standing and the Reason. Besides, there is a historical perspective to Coleridge's treatment of philosophy that is missing in Kant. It is possible, for instance, that Kant knew nothing directly about Platonism. In Emerson's Transcendental philosophy, then, how much is due respectively to Kant and how much to Coleridge? I realize that I have not fully answered the question. And when we consider the distinction between the Fancy and the Imagination, together with the kindred distinction between Talent and Genius, the question becomes even more complicated.

Kant unquestionably furnished stimulus to Coleridge's analysis of the poetical faculties. But, as Shawcross points out, it is difficult to tell what is original with Coleridge and what is not. With Kant Imagination is a function of the Understanding and at the same time is the greatest mark of the Genius. The poet, the highest reach of Genius, cannot interpret his own work, but must rely upon someone with critical power sufficient to achieve the same heights. Though Coleridge is not careful to disinguish between the function of the Imagination in its relation to the distinction between the Understanding and the Reason, still he does accept Kant's theory of criticism in regard to the function of the poet. We see this clearly in respect to Wordsworth.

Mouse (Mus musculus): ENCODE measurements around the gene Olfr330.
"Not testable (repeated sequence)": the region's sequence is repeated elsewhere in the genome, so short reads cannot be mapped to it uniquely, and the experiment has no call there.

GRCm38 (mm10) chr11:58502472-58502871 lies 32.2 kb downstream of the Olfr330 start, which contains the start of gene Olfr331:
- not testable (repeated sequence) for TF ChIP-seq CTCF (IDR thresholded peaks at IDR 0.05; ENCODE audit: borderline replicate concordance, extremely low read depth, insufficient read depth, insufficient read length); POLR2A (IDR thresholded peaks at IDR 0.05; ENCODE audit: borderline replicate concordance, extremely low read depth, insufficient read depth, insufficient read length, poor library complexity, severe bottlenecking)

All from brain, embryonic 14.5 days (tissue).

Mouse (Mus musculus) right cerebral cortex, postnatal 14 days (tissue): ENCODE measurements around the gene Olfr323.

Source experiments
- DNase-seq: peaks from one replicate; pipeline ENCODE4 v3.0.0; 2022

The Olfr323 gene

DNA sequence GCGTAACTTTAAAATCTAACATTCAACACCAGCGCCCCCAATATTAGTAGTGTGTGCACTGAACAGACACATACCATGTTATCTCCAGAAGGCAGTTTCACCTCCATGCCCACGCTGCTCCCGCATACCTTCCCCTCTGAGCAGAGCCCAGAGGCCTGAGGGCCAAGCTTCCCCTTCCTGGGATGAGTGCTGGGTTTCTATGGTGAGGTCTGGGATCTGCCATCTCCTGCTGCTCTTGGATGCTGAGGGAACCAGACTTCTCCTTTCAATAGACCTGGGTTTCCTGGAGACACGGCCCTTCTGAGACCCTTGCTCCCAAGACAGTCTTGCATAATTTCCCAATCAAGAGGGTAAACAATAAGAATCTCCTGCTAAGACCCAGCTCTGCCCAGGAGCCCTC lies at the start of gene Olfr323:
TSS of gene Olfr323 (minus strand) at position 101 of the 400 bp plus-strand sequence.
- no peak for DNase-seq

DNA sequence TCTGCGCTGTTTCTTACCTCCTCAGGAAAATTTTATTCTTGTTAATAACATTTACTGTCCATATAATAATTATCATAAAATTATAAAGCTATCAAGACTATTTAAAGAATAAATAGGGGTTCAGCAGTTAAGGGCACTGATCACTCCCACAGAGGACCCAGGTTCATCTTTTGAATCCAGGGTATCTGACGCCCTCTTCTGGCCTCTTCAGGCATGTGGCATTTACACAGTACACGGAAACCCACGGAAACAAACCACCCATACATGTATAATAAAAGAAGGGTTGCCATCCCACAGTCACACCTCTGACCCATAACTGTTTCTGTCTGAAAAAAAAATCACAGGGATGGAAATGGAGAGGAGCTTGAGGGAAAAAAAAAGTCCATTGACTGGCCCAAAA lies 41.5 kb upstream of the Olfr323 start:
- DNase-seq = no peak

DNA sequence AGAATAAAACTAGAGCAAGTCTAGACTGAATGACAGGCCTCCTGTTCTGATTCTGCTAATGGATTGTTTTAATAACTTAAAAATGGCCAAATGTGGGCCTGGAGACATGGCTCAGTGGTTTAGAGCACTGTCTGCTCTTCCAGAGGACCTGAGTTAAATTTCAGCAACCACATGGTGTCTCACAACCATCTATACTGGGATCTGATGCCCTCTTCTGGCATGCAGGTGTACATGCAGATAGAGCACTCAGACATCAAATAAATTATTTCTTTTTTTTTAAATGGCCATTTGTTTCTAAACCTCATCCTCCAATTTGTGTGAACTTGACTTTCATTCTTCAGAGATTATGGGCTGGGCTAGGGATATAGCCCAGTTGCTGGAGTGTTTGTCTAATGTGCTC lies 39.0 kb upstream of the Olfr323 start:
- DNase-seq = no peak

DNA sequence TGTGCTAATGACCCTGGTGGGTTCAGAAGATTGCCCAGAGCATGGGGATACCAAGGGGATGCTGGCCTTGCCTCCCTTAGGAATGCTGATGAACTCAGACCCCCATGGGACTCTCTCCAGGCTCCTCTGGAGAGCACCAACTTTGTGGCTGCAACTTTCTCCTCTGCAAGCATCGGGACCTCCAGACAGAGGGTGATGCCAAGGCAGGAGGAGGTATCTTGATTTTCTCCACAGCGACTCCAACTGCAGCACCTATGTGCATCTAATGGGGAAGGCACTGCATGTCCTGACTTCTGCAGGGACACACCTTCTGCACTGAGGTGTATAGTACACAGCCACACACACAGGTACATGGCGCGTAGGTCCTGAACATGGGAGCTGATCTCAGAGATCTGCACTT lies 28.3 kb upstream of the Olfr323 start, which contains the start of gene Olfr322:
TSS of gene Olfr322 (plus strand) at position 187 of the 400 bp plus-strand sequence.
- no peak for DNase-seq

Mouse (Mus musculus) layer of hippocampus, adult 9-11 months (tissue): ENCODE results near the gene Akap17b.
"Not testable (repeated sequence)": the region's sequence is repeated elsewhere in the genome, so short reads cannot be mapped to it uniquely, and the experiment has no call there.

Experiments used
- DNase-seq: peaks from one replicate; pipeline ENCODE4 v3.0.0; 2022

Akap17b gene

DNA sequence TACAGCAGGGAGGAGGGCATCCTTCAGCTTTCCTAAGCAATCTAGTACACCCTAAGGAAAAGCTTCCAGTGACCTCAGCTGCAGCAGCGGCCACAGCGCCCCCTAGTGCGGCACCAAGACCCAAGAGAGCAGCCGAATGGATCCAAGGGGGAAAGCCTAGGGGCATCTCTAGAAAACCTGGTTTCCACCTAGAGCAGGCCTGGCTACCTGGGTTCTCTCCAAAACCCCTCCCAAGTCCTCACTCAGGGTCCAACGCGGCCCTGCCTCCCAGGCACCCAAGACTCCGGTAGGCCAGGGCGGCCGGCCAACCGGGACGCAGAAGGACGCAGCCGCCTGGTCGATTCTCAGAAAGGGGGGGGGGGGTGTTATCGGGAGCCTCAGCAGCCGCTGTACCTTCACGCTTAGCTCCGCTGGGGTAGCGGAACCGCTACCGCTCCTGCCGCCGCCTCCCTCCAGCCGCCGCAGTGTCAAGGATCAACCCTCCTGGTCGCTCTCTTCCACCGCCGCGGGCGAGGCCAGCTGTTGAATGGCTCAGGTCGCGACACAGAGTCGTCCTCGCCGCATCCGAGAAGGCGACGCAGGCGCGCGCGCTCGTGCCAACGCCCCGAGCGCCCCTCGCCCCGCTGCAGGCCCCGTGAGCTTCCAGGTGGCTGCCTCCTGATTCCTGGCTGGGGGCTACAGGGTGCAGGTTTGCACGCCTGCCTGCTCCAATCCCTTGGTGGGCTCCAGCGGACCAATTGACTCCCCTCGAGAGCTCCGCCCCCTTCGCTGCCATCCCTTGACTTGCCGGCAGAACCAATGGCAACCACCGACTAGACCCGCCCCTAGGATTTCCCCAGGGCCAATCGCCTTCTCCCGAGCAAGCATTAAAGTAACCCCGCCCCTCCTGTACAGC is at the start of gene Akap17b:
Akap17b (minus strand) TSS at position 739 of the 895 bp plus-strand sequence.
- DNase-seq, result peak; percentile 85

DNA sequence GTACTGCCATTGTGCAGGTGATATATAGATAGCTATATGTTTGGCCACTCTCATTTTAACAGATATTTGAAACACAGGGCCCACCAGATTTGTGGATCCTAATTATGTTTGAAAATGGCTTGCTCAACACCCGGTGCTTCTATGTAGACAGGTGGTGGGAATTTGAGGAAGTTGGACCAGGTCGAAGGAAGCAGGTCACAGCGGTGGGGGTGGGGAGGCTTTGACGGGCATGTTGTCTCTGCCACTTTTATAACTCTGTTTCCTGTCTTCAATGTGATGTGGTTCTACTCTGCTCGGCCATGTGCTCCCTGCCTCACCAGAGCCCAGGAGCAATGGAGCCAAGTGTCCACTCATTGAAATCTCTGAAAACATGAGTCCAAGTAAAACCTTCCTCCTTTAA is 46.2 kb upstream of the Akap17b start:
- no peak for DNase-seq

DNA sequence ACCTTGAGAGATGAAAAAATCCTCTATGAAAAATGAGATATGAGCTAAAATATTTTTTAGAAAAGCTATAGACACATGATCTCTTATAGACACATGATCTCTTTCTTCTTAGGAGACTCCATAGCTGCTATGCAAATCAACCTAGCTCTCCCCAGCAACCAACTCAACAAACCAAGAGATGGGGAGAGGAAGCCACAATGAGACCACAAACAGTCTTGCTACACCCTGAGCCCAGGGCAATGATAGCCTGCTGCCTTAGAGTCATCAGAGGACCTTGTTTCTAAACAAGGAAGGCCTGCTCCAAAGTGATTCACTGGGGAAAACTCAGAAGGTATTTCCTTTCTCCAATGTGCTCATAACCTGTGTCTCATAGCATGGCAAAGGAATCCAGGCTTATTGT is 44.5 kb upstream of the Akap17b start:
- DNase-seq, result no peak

Wordsworth attempted to set forth a theory of poetry in the preface to the Lyrical Ballads. At that time Coleridge seemingly gave his approval. When Wordsworth, however, wrote the preface to the edition of his poems in 1814, Coleridge was led to write the Biographia Literaria in self-defense. Coleridge did not condemn Wordsworth's poetry. What he objected to was Wordsworth's attempt to be his own interpreter. Furthermore, Coleridge made Wordsworth's effort to distinguish between the Fancy and the Imagination the center of his reply. Then, in the spirit of Kant, he proceeds to give the correct distinction between these faculties of the mind and to place Wordsworth in his true relation to them. It is this further aspect of Kant's influence, it seems to me, that we have failed to realize in regard to Emerson.

Emerson began with open hostility toward Wordsworth's poetry. He cared less for his theory. In 1826, when he gave his fullest criticism during his early years, he was criticizing Wordsworth's preface to the Lyrical Ballads. At that time, evidently, he had not